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Kingston: Let's get it right when it comes to protecting children
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A week ago Friday, a deranged young man entered Sandy Hook Elementary School in Newtown, Connecticut and took the lives of 20 children and six adults. We all mourn this loss as a nation and I, like many of you, will pray for strength and healing for the victims.

As the father of four, I can think of no more horrific image than that of someone pointing a gun at a six-year-old and squeezing the trigger. School should be a safe place where children can learn and we can develop the next generation of Americans.

We must, as a nation, have a serious discussion about what caused Adam Lanza to embark on his murderous rampage and what can be done to prevent tragedies like this one. As with many things, politics has found its way into this discussion over the past week. Politicizing this tragedy does a disservice to us all.

We need to come together as a nation rather than pulling off into separate camps. I am a strong supporter of the Second Amendment but I am willing to discuss our gun laws in the context of preventing another tragedy.

Some in Washington believe the answer is reinstituting the Clinton-era assault weapons ban that expired in 2004. While the AR-15, which Lanza used, looks militaristic, it is actually not an assault weapon because it fires one round at a time.

In fact, Connecticut has the fifth most stringent gun control laws in the country, according to the Brady Campaign to Prevent Gun Violence. The state actually already has its own assault weapons ban, which, while it bans 35 types of weapons, does not prohibit the use of the AR-15.

More stringent gun laws do not necessarily prevent gun violence. Germany, which has some of the most stringent gun laws in the world, including psychological evaluations, has had three mass school shootings over the last decade. In Norway firearms are permitted only with a documented need had a mass shooting that killed 69 at a children’s camp last summer. In contrast, the Czech Republic has very relaxed gun laws with no restrictions on carrying a concealed weapon has had no mass school shootings.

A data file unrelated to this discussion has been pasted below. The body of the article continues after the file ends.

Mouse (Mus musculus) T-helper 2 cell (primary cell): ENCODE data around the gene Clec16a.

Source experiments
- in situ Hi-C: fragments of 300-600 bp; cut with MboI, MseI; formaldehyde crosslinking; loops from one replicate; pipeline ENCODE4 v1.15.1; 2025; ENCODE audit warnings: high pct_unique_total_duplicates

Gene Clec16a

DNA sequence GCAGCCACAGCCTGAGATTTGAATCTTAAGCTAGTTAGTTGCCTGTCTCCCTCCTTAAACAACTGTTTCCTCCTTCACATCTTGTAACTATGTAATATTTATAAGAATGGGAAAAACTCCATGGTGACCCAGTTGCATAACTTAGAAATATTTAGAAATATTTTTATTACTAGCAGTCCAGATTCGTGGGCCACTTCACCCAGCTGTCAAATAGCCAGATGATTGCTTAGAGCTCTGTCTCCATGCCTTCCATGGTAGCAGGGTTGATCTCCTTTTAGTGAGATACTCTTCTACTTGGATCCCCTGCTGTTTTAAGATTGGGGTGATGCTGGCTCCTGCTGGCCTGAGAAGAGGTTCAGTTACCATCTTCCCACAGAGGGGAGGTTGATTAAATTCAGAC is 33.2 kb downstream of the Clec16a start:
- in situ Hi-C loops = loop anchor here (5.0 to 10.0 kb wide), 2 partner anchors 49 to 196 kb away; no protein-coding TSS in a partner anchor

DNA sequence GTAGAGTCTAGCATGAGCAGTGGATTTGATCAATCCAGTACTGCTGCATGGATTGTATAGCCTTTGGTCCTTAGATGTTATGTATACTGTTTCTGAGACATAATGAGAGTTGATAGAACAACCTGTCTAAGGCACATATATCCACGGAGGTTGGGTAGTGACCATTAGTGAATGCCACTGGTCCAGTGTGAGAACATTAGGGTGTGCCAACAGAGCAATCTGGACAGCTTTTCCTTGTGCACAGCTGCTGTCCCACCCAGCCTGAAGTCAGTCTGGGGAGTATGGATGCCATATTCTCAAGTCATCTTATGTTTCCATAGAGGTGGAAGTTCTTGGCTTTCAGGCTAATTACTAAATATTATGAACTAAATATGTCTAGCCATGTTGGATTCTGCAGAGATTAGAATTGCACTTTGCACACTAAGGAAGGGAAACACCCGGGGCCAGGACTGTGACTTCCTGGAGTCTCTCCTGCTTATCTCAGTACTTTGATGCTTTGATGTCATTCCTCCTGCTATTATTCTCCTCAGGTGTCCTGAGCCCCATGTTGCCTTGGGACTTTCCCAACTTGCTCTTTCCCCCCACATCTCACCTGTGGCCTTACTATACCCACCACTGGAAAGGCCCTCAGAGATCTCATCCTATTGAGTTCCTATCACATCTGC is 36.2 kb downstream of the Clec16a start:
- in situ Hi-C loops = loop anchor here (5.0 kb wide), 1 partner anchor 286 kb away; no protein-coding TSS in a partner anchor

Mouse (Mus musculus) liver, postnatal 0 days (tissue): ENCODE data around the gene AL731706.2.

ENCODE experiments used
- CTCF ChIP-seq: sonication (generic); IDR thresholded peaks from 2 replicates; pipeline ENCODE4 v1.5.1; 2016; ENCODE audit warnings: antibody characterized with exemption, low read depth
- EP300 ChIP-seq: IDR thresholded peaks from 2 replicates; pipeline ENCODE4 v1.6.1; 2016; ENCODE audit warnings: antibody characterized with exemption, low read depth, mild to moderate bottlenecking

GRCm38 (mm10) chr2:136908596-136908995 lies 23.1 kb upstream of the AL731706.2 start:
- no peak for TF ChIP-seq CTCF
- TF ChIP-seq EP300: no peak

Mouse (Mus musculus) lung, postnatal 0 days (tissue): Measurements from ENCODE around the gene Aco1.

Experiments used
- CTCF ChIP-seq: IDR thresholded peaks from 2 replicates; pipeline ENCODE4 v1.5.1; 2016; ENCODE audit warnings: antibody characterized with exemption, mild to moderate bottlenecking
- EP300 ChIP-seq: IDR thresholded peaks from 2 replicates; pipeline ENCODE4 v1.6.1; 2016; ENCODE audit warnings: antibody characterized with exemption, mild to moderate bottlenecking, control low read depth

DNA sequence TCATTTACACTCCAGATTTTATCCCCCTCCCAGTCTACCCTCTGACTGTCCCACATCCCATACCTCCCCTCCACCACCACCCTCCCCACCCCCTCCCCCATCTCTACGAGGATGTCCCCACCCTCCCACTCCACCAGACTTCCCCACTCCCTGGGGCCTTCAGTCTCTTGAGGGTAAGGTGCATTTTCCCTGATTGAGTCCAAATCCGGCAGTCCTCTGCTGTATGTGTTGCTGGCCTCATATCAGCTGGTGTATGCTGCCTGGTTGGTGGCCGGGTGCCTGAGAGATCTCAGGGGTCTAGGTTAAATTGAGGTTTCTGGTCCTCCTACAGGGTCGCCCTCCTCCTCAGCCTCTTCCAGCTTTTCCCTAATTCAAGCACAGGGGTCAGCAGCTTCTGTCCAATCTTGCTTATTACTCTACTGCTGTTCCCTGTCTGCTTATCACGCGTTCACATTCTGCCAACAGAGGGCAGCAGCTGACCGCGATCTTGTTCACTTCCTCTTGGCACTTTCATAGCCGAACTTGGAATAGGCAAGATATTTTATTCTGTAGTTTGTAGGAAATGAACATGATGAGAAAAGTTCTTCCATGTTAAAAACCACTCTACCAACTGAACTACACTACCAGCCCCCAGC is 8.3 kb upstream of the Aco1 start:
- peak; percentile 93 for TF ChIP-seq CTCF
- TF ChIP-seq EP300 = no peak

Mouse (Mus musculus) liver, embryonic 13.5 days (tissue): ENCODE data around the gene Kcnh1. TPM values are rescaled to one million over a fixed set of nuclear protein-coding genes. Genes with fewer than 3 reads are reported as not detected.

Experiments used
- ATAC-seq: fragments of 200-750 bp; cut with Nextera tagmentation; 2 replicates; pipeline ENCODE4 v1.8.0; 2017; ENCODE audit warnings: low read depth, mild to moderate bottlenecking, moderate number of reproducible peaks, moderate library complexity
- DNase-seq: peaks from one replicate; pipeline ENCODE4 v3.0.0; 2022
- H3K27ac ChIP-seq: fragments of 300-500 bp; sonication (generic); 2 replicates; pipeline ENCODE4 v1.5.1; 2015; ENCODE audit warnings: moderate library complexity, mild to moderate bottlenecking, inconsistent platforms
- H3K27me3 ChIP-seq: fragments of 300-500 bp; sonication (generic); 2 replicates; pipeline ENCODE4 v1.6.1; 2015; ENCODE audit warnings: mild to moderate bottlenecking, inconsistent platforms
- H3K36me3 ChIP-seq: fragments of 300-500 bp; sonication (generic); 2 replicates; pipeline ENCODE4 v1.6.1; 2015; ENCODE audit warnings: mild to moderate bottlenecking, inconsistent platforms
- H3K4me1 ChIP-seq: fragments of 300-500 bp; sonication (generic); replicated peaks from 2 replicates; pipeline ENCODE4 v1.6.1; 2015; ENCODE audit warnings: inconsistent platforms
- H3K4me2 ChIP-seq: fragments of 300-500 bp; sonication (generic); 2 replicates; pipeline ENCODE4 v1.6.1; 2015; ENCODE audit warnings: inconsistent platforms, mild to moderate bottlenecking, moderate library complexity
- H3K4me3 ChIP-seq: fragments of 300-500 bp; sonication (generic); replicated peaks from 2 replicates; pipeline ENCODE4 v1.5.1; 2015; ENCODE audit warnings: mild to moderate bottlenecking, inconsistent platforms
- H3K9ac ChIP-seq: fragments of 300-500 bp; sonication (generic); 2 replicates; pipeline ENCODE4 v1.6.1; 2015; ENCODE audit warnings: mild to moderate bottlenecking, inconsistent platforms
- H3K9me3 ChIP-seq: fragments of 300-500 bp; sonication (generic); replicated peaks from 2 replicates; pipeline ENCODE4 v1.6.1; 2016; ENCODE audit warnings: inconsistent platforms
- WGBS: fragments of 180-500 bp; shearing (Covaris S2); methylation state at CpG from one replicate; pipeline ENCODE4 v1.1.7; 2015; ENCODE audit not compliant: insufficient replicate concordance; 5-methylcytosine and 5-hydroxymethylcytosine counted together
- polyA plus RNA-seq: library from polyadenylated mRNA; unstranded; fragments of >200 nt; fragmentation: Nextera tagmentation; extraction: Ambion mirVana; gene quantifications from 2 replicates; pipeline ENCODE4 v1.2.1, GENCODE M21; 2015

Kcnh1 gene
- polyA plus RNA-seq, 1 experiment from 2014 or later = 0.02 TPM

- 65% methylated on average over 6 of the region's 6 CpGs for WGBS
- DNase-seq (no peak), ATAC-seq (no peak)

Here at home, there are several incidences when citizens lawfully carrying a weapon have been able to stop crimes. Earlier this month, a man carrying a concealed weapon helped stop a shooting at a mall in Happy Valley, Ore. In Pearl, Miss., a vice principal was able to immobilize the gunman in a school shooting.

Lanza broke at least five laws before he fired a weapon. While a new gun control law may satisfy the feeling that we must do something, would it be effective in preventing another tragedy?

We must also bear in mind the Second Amendment’s protections for the right to bear arms. In District of Columbia v. Heller, the Supreme Court ruled that the Second Amendment protects guns “in common use at the time.” Currently the AR-15 is one of the most popular rifles in America.

Gun control can be part of our national dialogue in response to this tragedy but we need to put everything on the table. There are media reports that Lanza suffered from mental illness, which could have played a factor.

At this point, we don’t know whether violence in the media, Lanza’s home situation or some other factor is at play.

Rushing to put another law on the books could instill in us a false sense of security. We need to better understand this situation and what we can do to prevent another Adam Lanza.

Would better access to mental health have preventing this tragedy? Could we better educate parents about violence in video games or movies? Could we, as a society, provide better support to parents in raising their children?

I know that I am not alone when I say that I am committed to doing anything in my power to better protect our children and to address the causes of senseless violence. I want to make sure we get it right.

Rep. Jack Kingston serves the 1st Congressional District, which includes Bryan County.

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